When we find our clients are in denial, it is important to first make sure you understand their situation to the point that you are certain it is denial. Clients can sometimes be very creative in the justifications used to stay in denial. Explore those benefits mentioned above and tease out others created by the client. Shifting their perspective to one of acceptance will take time as you allow your client to pace themselves through the situation at hand. Ask your client “What scares you about your future?” This question allows the fear to be defined and can be reasoned out. Once the fear is described and confronted, it can change the face of the challenge to something more acceptable.
Explore with your client ways in which they can create a perspective of acceptance by asking questions such as:
- “In what ways can this situation make you stronger and wiser?”
- “What judgments are you making that keep you from confronting the situation at hand? What are your assumptions?”
How do we recognize patterns of denial in our clients
First and foremost because they came to you for help through their loss – half the battle is won. However, there may be patterns of denial in spite of it all. Furthermore, a loss could surface while discussing something else – such as starting a business (because they lost their job); trying to decide if you should sell your house (because you came home one afternoon only to find your son had taken his life by hanging from the stairwell); your wife wants you to talk to someone because you are in constant conflict with her (and she feels you drink too much). Many times by asking powerful questions – situations can surface that the client doesn’t view as issues.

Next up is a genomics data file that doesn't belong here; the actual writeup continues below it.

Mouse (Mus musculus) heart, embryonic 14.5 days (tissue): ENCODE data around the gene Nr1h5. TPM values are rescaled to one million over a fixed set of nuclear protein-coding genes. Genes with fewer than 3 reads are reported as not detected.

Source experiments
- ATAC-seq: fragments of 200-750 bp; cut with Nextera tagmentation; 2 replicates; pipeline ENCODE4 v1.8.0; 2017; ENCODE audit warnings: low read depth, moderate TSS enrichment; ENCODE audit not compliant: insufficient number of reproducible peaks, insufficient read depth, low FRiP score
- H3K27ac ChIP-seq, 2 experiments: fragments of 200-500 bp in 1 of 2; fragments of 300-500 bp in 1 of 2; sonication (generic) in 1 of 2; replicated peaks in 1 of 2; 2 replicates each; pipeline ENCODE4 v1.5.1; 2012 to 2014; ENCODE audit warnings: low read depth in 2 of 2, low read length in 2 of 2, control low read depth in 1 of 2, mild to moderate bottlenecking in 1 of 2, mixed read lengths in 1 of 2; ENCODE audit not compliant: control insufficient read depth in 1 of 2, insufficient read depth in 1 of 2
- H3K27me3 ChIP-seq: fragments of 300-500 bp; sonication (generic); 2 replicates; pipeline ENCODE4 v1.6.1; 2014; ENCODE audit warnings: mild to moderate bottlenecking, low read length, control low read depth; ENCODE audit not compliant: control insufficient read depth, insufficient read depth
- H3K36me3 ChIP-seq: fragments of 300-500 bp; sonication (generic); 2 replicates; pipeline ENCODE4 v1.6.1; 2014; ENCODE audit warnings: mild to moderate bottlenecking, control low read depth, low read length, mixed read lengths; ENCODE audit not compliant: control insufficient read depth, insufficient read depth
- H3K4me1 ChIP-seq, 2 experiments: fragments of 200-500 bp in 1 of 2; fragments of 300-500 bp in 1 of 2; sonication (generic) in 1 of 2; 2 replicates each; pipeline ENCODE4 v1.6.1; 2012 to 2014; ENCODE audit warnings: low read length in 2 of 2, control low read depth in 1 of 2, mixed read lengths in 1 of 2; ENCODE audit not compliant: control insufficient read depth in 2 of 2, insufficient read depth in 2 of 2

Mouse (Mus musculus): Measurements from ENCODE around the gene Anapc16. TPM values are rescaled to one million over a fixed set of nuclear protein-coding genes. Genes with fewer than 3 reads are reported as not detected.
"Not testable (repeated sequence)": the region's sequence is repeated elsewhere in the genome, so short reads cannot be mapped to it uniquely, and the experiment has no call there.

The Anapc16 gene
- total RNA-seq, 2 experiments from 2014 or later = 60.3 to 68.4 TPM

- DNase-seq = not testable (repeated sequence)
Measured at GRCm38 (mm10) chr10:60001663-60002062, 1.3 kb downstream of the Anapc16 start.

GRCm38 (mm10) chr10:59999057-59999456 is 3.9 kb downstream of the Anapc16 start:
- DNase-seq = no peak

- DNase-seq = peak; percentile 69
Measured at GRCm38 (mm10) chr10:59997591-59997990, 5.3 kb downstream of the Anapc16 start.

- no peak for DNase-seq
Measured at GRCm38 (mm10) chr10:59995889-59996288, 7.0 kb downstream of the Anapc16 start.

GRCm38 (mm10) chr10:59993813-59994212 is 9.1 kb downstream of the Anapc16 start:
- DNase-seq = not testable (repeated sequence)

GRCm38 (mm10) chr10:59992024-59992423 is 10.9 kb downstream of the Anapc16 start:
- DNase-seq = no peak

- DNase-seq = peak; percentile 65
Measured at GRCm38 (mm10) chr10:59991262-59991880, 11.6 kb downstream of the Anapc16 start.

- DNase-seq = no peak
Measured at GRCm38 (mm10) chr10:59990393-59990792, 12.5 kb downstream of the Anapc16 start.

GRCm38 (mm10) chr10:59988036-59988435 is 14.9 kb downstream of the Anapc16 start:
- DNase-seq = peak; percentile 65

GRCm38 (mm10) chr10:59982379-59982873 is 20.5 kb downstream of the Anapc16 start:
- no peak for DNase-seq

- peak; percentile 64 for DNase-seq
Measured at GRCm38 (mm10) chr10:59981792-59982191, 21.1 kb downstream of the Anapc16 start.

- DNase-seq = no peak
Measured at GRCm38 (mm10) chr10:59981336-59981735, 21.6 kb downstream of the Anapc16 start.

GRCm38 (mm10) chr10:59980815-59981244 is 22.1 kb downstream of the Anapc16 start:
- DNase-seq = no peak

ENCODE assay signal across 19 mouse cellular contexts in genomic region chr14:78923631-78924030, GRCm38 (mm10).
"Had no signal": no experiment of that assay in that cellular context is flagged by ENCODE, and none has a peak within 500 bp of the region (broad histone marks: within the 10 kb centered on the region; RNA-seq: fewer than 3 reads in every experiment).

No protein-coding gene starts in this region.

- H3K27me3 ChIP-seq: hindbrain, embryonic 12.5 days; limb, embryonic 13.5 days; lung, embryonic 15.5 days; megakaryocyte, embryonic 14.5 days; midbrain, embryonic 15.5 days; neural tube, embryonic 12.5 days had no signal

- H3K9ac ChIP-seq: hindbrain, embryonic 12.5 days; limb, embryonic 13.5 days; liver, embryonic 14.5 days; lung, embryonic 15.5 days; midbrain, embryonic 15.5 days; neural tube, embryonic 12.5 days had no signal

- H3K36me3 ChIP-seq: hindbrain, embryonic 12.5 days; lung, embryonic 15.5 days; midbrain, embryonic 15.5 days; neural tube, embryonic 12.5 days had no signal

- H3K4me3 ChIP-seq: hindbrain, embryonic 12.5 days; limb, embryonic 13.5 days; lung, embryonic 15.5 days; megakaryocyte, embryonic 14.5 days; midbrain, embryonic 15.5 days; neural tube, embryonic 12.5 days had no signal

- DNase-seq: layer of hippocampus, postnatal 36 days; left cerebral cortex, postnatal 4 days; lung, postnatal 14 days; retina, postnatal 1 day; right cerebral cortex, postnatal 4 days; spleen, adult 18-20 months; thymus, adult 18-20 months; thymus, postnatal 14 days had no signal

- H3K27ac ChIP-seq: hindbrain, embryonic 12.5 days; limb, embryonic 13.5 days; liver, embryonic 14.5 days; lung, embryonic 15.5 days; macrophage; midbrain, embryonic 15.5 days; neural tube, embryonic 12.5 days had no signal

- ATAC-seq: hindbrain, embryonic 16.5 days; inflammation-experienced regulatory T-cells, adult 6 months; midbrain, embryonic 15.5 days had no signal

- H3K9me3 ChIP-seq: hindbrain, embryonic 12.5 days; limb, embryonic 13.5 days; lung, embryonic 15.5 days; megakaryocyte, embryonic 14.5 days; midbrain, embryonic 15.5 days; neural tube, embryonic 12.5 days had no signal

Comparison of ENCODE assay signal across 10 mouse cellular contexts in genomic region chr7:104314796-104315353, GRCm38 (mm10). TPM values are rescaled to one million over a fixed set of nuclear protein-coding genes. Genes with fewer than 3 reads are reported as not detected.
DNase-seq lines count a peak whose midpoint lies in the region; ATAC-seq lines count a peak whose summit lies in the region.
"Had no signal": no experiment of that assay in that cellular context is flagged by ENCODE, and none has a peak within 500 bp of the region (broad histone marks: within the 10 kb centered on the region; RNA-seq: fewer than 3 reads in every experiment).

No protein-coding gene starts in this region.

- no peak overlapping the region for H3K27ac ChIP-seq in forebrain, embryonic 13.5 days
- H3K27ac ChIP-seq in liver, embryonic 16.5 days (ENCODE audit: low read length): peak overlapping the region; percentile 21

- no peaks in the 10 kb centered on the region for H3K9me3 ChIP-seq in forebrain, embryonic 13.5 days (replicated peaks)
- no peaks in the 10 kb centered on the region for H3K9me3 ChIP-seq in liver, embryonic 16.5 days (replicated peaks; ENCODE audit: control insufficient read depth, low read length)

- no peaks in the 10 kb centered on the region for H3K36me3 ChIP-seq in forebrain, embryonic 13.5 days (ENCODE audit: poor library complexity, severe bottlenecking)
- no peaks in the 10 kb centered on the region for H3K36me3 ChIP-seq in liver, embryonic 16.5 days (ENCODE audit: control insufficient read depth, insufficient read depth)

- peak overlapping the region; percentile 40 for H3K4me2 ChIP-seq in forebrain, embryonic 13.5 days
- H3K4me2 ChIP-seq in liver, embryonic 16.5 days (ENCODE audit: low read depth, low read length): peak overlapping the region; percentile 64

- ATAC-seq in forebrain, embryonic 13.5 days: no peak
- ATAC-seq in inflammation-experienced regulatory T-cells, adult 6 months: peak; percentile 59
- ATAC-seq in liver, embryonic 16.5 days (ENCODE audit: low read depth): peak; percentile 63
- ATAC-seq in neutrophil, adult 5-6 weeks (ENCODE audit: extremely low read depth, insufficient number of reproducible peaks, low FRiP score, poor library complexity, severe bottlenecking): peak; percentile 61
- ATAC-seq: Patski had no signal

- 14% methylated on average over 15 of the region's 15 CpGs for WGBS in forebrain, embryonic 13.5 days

This denial checklist outlines only a few possible patterns while there could be many other patterns that you recognize in your client:
I’ll talk about anything but my loss!
Somewhere deep inside of me I am afraid that I might lose it if I address it and talk about it. And when I don’t think or talk about it I feel OK. So I think about other things and try to keep people from prying into my life where they don’t belong. My loss is private and no one has a right to know anything about it. If someone asks about it, I change the subject and start talking about other things that have nothing to do with my loss.
If I can prove that someone else is responsible, I won’t have to feel guilty or responsible for the loss!
When the problems gets so bad that I can’t deny it, I find a scapegoat.
Being on the defense:
Excuse me but his smoking marijuana did not cause him to have cancer!
When people make suggestions as to why I lost my husband, I get angry.
Flight into Healing:
Feeling better means that I’m ok!
I manage to continue with my day to day life and things start to get a little bit better. Instead of getting motivated to do more, I convince myself that I’m healed and don’t need to do anything. I tell myself that yes, I loss the love of my life but I can put it behind me.
Moving from denial to acceptance can take time. Coaches need to recognize when a client understands what you are asking and is not ready to deal with the situation in the manner you would like. Remember the benefits and secondary gains and allow your client to pace themselves in a manner that is healthy for them. Acknowledge their pain and validate it. Ask the powerful questions down the line allowing them a few sessions to talk about it while you stay silent. Many times this is the first time they have been able to express their true feelings of the situation and they need to release. Again, silence is important in the beginning sessions and cannot emphasize that enough. Remember to W.A.I.T. (Why Am I Talking). You will have to use your intuition to know when to move forward and pull out your tool kit.
Gregg Thompson, Blue Point Leadership Development
International Advanced Coaching Enhancement
Bandler, R. and Grinder, J., frogs into PRINCES: Neuro linguistic programing
The Addiction Web Site of Terence T. Gorski